At one time, each type of sealant, i.e., chemically curing, latex and solvent-release, had separate ASTM guides on how to use them. In 1991, the guides were combined into one, C 1193 Standard Guide for Use of Joint Sealants. In 2000, the guide was significantly revised to include the latest techniques and information. This is one of the most important sealant standards because it covers every aspect of sealant use that should be considered by designers and applicators.
Another useful general sealant guide is C 1299 Guide for Use in Selection of Liquid-Applied Sealants. Although not new (first published in 1995), it is worth mentioning. It gives a comparison of properties and applicable ASTM standards for all “liquid” sealants by chemical type, i.e., polyurethane, butyl, acrylic latex, etc.
Volatile Organic Compound (VOC) emission from caulks and sealants is the subject of a standard practice being developed by ASTM Committee D22 on Sampling and Analysis of Atmospheres and is the responsibility of Subcommittee D22.05 on Indoor Air. The practice is a detailed procedure for determining indoor VOC emission using small environmental chambers. This is not a method that most sealant manufacturers could perform since analytical procedures include headspace gas chromatography (GC) and combined GC and mass spectroscopy. The standard is currently in the ballot process at the subcommittee level.
ASTM Committees C24 and E06 began to develop the standards. C24.20 has published two standards: Test Method C 1382 (1998) that measures the tensile-adhesion properties of sealants in test specimens that simulate an EIFS joint; and Guide C 1481 (2000) on the use of sealants with EIFS. E06.58 is developing or has standards that do not address sealants per se, but some include references to sealant joints and related information. In addition to these activities, EIMA (mentioned earlier) has a guide that shows the variety of sealant-joint conditions found in EIFS.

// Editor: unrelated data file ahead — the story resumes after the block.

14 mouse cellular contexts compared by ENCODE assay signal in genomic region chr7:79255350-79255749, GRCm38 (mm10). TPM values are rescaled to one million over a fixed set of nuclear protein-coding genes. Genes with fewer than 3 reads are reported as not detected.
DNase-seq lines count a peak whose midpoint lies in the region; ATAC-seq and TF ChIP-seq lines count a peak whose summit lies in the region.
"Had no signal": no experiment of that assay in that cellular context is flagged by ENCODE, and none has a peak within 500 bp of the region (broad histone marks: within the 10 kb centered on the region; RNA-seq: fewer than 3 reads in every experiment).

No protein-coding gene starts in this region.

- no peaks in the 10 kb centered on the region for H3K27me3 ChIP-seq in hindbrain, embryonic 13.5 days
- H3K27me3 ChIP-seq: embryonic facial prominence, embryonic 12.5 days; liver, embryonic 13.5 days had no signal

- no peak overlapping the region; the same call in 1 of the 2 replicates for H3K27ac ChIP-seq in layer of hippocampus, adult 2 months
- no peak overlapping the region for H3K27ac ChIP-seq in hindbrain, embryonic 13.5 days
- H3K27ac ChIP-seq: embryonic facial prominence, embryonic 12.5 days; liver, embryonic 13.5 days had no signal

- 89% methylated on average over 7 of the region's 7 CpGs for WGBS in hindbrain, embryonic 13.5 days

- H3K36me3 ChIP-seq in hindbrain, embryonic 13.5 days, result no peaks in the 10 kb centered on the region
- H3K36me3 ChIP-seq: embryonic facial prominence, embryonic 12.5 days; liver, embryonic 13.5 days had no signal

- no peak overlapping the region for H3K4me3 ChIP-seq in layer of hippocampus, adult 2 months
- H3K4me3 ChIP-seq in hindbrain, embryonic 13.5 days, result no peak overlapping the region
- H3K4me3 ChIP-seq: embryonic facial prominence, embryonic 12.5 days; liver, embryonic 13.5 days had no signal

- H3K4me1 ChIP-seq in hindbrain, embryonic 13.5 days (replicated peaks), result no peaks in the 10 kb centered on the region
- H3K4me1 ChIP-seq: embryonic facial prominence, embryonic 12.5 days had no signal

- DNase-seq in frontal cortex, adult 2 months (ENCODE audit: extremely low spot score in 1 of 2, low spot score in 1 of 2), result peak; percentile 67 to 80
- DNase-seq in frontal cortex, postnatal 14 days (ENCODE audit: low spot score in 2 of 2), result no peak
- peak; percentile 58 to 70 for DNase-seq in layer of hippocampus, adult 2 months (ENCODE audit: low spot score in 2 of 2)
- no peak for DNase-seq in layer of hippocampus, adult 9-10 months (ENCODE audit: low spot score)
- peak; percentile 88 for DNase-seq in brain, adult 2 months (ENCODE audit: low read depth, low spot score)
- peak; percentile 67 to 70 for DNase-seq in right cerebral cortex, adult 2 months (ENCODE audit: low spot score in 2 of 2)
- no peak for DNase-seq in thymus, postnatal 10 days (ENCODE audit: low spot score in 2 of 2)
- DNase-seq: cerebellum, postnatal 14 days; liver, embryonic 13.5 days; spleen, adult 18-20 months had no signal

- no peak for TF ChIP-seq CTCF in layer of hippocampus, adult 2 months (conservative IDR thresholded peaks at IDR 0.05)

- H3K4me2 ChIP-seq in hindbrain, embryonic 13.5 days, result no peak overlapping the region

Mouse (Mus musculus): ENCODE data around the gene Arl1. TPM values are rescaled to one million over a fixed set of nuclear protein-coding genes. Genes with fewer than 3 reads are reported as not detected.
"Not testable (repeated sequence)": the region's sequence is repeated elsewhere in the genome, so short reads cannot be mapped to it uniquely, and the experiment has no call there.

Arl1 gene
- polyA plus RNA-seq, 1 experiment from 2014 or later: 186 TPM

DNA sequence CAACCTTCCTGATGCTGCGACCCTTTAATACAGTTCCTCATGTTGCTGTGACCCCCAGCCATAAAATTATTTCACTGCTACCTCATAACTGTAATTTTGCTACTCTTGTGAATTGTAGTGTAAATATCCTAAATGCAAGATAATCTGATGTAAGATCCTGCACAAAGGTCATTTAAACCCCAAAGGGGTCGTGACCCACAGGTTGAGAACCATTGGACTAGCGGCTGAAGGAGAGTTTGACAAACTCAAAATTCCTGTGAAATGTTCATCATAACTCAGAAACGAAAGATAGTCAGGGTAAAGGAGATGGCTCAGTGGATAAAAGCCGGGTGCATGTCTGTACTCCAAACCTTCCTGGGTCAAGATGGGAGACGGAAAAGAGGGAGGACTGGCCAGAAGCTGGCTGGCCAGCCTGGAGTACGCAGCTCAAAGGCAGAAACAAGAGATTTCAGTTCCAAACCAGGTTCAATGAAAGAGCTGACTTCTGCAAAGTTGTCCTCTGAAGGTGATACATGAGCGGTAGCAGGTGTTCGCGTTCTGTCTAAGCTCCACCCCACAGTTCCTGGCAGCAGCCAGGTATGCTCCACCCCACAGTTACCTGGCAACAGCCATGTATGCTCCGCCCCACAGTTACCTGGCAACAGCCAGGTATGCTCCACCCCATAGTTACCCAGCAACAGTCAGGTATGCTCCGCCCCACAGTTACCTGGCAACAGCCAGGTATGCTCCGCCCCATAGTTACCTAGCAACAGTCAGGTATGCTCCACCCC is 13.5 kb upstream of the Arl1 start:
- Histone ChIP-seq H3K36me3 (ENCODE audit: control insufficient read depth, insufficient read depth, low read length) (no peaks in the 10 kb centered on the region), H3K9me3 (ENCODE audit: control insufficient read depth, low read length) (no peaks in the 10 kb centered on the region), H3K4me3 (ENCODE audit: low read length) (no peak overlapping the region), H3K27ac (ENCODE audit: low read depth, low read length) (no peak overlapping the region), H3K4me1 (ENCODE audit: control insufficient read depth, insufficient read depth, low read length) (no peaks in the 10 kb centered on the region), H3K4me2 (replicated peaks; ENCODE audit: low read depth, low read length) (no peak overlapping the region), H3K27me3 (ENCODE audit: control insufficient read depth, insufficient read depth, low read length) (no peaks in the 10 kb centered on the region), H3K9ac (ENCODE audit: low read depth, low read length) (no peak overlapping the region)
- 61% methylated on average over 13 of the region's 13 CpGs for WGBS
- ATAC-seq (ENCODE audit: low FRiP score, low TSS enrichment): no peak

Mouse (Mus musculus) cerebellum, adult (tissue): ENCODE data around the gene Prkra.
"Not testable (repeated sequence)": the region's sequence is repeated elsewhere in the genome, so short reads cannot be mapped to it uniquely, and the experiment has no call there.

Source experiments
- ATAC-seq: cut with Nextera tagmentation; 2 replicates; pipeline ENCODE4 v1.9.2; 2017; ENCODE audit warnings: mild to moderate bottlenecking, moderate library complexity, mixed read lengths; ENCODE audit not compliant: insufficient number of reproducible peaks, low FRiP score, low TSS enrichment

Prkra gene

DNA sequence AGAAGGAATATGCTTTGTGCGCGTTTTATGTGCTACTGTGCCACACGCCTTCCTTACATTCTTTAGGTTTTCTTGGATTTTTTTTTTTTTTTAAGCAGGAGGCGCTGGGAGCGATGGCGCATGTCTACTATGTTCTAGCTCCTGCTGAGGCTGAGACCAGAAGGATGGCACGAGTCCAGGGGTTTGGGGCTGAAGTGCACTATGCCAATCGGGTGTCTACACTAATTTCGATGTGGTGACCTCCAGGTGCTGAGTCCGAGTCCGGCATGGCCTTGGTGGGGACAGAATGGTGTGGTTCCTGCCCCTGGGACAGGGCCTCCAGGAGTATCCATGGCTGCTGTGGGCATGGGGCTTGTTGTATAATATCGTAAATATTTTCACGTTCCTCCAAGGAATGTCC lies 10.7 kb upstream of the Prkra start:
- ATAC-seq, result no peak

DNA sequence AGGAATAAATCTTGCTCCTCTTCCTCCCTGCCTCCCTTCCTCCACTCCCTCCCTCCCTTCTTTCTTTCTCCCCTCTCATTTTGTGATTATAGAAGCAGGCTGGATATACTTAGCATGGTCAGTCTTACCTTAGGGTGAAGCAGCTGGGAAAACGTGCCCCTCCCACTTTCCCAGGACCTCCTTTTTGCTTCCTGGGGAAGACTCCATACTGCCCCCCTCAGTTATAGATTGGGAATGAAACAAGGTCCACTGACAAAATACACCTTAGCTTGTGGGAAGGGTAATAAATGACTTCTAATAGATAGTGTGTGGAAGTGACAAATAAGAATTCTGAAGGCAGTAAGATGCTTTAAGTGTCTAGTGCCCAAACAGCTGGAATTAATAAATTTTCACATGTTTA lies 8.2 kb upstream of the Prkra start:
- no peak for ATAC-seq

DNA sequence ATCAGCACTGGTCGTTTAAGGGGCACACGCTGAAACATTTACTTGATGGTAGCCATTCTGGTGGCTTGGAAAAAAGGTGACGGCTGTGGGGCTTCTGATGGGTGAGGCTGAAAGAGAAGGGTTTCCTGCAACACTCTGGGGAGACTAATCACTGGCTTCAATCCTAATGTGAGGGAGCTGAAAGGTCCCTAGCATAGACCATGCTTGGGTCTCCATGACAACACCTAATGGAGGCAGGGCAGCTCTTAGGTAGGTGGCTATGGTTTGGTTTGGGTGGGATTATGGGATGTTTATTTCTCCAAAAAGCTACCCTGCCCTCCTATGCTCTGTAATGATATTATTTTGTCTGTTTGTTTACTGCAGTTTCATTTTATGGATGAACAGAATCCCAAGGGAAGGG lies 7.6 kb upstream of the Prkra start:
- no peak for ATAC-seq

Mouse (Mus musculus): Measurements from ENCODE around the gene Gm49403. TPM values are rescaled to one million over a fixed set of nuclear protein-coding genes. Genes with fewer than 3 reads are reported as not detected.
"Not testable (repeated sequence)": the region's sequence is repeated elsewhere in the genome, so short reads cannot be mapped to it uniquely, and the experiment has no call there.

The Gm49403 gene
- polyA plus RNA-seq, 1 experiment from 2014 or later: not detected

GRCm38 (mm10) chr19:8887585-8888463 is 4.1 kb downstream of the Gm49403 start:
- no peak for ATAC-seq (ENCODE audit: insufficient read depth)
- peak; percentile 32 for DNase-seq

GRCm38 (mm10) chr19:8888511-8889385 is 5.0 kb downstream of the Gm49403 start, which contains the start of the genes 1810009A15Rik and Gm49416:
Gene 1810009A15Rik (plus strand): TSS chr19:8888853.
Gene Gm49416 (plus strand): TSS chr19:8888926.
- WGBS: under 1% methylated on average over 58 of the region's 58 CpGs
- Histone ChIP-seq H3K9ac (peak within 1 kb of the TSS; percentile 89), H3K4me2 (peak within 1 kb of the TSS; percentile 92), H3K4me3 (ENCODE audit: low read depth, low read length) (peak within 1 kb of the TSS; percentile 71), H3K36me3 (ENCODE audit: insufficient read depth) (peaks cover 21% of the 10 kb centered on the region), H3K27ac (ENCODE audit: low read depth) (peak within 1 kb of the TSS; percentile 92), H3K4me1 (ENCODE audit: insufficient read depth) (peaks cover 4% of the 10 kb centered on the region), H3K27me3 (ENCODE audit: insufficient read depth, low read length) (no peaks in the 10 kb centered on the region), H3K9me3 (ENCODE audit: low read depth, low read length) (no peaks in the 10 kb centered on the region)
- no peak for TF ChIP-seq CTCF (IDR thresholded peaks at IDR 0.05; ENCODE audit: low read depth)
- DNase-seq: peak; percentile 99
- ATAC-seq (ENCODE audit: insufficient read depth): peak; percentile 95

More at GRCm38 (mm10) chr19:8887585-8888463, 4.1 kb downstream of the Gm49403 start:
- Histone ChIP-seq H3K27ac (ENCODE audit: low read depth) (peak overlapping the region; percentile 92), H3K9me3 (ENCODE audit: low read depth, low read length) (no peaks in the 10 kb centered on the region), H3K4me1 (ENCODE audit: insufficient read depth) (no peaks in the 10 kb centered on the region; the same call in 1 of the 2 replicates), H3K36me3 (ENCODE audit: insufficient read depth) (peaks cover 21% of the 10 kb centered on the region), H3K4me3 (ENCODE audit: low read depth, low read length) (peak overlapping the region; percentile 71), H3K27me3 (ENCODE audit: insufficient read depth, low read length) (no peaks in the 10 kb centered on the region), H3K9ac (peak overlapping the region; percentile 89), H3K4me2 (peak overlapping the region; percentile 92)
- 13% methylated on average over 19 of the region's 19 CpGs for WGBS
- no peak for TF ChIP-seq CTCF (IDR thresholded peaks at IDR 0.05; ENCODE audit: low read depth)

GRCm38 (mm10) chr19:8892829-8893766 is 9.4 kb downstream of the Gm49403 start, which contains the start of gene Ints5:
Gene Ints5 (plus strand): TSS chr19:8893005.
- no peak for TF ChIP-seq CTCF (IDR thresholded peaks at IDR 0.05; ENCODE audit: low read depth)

In 2000, AAMA completed a major update of its Structural Silicone Sealant Glazing Guide that is in the process of being published.
Subcommittee E06.51 on Performance of Windows, Curtain Walls and Doors has developed Practice E 2112 for Installation of Exterior Windows, Doors and Skylights. It will be published in mid-2001.
In November 2000, AAMA implemented its InstallationMasters Program that includes installer training and a procedural manual. Both the ASTM practice and the AAMA manual are very detailed, covering every aspect and procedure for proper installation. Both include extensive information on sealant selection and application and where sealants are to be used. AAMA’s Adhesive and Sealant Task Group is developing a specification and test methods to specifically cover sealants used for installation.
Current ASTM standards require 250 to 1,000 hours of accelerated exposure, which by most studies is too short to predict long-term performance. Also, there are different types of weatherometers in use. Being able to correlate results from one to the other is a standardization challenge.
Most ASTM C24 subcommittees are working on upgrading their weathering standards to increase exposure time and include the latest machines. Work is also being done to “harmonize” existing and proposed standards. The first “generic” standard, C 1442 Practice for Conducting Tests on Sealants Using Artificial Weathering Apparatus, was published in 1999.
Other activities are in progress. A test method that combines exposure and joint movement of elastomeric sealants is in the ballot process. Work has just started on a practice for conducting actual outdoor (test fence) exposure.
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This article is based on a presentation made at the Spring 2001 Adhesive and Sealant Council Convention in Orlando, Fla.